[iii] Trends in Pell Grant Receipt and the Characteristics of Pell Grant Recipients: Selected Years, 2003–04 to 2015–16. National Center for Education Statistics, Institute of Education Sciences. Washington, DC. Retrieved April 2021, from https://nces.ed.gov/pubs2019/2019487.pdf.
 
[iv] U.S. Department of Education, National Center for Education Statistics, 2015-16 National Postsecondary Student Aid Study (NPSAS:16); 1995-96 National Postsecondary Student Aid Study (NPSAS:96).
 
[v] U.S. Department of Education, National Center for Education Statistics, 2015-16 National Postsecondary Student Aid Study (NPSAS:16).
 
[vi] National Student Clearinghouse Research Center. Current Term Enrollment Estimates. Retrieved April, 2021, from https://nscresearchcenter.org/wp-content/uploads/CTEE_Report_Fall_2020.pdf. National College Attainment Network. FAFSA Renewals (2021-22 Cycle) Through December 30, 2020. Retrieved April, 2021, from https://public.tableau.com/profile/bill.debaun.national.college.access.network#!/vizhome/FAFSARenewals2021-22Cycle/2021-22Renewals.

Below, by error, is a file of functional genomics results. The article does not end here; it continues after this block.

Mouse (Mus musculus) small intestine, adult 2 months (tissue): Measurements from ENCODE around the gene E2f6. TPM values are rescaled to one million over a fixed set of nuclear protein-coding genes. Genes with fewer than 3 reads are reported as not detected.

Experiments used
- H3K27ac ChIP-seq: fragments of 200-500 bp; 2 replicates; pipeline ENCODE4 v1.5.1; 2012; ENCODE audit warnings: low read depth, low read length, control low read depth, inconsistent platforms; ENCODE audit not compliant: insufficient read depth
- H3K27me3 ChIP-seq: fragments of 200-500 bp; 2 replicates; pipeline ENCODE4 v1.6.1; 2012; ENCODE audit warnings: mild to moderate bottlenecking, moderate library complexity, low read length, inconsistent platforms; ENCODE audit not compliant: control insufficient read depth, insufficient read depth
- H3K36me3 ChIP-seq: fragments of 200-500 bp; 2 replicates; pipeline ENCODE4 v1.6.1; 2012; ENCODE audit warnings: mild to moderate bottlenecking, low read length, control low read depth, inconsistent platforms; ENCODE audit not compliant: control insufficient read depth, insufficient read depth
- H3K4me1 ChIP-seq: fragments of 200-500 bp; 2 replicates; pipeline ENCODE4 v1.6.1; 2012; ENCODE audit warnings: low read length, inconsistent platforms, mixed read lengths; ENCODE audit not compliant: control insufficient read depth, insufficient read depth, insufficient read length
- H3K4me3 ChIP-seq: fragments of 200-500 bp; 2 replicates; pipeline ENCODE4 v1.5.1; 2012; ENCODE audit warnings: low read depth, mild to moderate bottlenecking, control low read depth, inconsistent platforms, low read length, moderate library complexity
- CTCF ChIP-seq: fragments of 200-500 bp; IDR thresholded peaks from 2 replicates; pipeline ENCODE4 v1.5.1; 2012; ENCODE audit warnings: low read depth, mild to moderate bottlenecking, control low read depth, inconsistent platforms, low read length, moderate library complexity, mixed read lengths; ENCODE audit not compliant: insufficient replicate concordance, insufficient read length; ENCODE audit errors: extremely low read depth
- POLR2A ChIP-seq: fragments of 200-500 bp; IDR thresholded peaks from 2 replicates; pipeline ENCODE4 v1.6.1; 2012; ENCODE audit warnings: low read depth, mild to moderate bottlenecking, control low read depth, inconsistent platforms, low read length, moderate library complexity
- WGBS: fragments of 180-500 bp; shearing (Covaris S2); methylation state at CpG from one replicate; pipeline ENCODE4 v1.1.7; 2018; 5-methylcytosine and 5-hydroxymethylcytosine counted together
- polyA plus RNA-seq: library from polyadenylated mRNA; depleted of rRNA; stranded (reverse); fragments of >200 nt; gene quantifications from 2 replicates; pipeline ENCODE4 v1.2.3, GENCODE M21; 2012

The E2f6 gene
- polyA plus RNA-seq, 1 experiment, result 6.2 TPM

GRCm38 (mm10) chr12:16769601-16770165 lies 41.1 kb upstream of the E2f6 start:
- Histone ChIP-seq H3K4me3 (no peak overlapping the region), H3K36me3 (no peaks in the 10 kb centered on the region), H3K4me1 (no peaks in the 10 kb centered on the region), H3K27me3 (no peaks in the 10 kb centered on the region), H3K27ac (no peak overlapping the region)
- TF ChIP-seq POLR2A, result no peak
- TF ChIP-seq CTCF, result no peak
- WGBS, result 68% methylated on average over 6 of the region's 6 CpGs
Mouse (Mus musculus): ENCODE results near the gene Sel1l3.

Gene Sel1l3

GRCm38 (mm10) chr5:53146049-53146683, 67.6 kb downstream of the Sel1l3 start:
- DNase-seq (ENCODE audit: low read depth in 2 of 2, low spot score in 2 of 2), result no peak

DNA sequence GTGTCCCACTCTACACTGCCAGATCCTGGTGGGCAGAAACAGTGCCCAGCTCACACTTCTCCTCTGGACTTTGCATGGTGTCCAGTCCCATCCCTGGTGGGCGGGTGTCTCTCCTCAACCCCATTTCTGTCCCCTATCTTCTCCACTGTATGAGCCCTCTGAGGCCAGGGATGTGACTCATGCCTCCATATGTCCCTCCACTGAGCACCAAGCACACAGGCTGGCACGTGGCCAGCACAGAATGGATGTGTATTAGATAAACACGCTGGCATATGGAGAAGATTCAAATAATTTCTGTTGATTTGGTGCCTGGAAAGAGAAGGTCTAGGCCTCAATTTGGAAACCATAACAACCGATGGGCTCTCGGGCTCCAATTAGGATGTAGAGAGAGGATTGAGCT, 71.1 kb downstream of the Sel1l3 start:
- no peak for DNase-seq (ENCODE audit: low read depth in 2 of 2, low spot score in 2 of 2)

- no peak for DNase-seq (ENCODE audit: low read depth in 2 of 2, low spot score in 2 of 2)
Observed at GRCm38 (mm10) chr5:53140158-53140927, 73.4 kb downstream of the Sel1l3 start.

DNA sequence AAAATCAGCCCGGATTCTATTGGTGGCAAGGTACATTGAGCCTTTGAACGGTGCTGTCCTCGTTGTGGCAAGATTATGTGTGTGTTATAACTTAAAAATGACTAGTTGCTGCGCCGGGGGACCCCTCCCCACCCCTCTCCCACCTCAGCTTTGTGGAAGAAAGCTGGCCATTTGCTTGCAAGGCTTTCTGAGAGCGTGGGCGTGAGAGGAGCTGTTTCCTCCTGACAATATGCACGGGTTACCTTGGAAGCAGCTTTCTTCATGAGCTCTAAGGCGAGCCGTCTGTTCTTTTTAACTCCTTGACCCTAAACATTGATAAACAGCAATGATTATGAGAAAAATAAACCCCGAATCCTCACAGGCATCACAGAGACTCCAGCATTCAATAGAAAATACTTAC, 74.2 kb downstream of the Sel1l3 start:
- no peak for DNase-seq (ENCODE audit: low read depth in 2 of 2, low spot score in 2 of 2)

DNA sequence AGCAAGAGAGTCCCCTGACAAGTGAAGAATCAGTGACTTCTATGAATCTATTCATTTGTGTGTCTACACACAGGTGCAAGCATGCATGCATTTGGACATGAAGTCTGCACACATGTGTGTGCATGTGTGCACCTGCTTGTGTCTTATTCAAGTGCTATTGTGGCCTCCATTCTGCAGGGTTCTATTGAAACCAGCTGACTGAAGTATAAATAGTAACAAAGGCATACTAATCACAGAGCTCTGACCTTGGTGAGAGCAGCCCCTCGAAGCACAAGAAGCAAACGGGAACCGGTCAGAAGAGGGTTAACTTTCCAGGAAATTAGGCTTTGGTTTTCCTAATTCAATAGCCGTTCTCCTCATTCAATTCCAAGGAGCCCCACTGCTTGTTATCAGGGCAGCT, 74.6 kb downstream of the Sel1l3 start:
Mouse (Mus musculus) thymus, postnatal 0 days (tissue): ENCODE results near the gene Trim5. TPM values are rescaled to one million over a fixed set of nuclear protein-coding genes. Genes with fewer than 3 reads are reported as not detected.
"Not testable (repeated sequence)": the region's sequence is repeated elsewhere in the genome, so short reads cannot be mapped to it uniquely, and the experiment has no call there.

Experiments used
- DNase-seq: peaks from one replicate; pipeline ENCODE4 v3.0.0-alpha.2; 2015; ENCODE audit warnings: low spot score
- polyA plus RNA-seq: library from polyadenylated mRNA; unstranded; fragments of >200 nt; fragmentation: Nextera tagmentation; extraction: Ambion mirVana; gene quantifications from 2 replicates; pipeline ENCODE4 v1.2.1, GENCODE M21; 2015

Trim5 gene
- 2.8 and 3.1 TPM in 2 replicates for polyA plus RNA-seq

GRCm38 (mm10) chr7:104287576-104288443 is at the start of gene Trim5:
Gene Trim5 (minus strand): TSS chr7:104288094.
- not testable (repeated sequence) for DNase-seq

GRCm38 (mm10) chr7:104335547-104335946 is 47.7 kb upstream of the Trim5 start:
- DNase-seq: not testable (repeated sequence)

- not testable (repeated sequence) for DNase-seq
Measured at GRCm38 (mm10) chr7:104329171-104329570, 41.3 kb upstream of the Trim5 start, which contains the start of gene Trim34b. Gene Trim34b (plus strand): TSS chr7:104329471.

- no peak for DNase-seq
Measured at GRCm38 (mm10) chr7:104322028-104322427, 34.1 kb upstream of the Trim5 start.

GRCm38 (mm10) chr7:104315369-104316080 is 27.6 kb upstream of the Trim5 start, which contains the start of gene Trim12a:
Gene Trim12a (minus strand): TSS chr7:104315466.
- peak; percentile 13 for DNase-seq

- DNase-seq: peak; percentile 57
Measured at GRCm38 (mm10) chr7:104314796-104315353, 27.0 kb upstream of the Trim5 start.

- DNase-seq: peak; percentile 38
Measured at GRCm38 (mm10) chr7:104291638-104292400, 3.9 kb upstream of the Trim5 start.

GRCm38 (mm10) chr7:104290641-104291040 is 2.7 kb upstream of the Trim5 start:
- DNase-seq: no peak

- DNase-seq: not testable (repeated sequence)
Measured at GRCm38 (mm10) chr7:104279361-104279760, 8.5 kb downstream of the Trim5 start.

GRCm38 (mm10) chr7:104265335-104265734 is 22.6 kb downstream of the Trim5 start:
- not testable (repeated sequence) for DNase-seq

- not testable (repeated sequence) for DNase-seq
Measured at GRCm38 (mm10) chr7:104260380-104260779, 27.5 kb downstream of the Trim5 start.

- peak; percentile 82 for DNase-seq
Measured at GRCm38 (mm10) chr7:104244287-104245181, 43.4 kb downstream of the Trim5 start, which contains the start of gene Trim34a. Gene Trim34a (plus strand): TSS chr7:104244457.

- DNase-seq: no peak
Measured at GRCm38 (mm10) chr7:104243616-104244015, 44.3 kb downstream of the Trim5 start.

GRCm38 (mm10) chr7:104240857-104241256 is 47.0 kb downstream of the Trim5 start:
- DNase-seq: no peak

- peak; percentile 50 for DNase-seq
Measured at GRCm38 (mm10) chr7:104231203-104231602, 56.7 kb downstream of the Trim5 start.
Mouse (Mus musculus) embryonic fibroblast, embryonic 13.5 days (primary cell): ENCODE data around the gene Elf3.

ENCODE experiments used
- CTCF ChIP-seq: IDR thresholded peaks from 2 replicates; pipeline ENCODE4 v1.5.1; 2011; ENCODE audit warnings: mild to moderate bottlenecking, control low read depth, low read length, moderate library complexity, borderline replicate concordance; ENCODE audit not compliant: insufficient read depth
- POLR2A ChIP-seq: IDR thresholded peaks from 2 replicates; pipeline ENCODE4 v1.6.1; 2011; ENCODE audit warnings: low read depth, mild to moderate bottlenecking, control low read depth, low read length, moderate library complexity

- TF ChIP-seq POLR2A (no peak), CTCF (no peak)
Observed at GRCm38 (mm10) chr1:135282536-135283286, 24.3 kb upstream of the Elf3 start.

[vii] National College Attainment Network. New Data: Nearly 250,000 Fewer Low-Income FAFSA Renewals This Cycle Nationally. Retrieved April, 2021, from https://www.ncan.org/news/505741/New-Data-Nearly-250000-Fewer-Low-Income-FAFSA-Renewals-This-Cycle-Nationally.htm.
 
[viii] Shelbe Klebs, “Why We Should Double the Pell Grant,” Third Way, July 20, 2020. Retrieved April, 2021, from https://www.thirdway.org/memo/why-we-should-double-the-pell-grant.
 
[ix] American Economic Journal: Applied Economics, “ProPelled: The Effects of Grants on Graduation, Earnings, and Welfare.” July 2019
 
[x] U.S. Census Bureau, American Community Survey Briefs, “Work-Life Earnings by Field of Degree and Occupation for People with a Bachelor’s Degree: 2011”, October 2012.
 
[xi] National Association of Colleges and Employers. First Destinations for the College Class of 2018: Findings and Analysis. Retrieved April, 2021, from https://www.naceweb.org/uploadedfiles/files/2019/publication/free-report/first-destinations-for-the-class-of-2018.pdf
 
[xii] Archibald, Robert B., and David H. Feldman. Why Does College Cost so Much? New York: Oxford UP, 2010. Print. Government Accountability Office, “Federal Student Loans: Patterns in Tuition, Enrollment, and Federal Stafford Loan Borrowing Up to the 2007-08 Loan Limit Increase,” May 2011; U.S. Department of Education, National Center for Education Statistics, “Study of College Costs and Prices 1988-89 to 1997-98, Vol. 1,” December 2001; National Commission on the Cost of Higher Education, “Straight Talk about College Costs & Prices,” February 1998.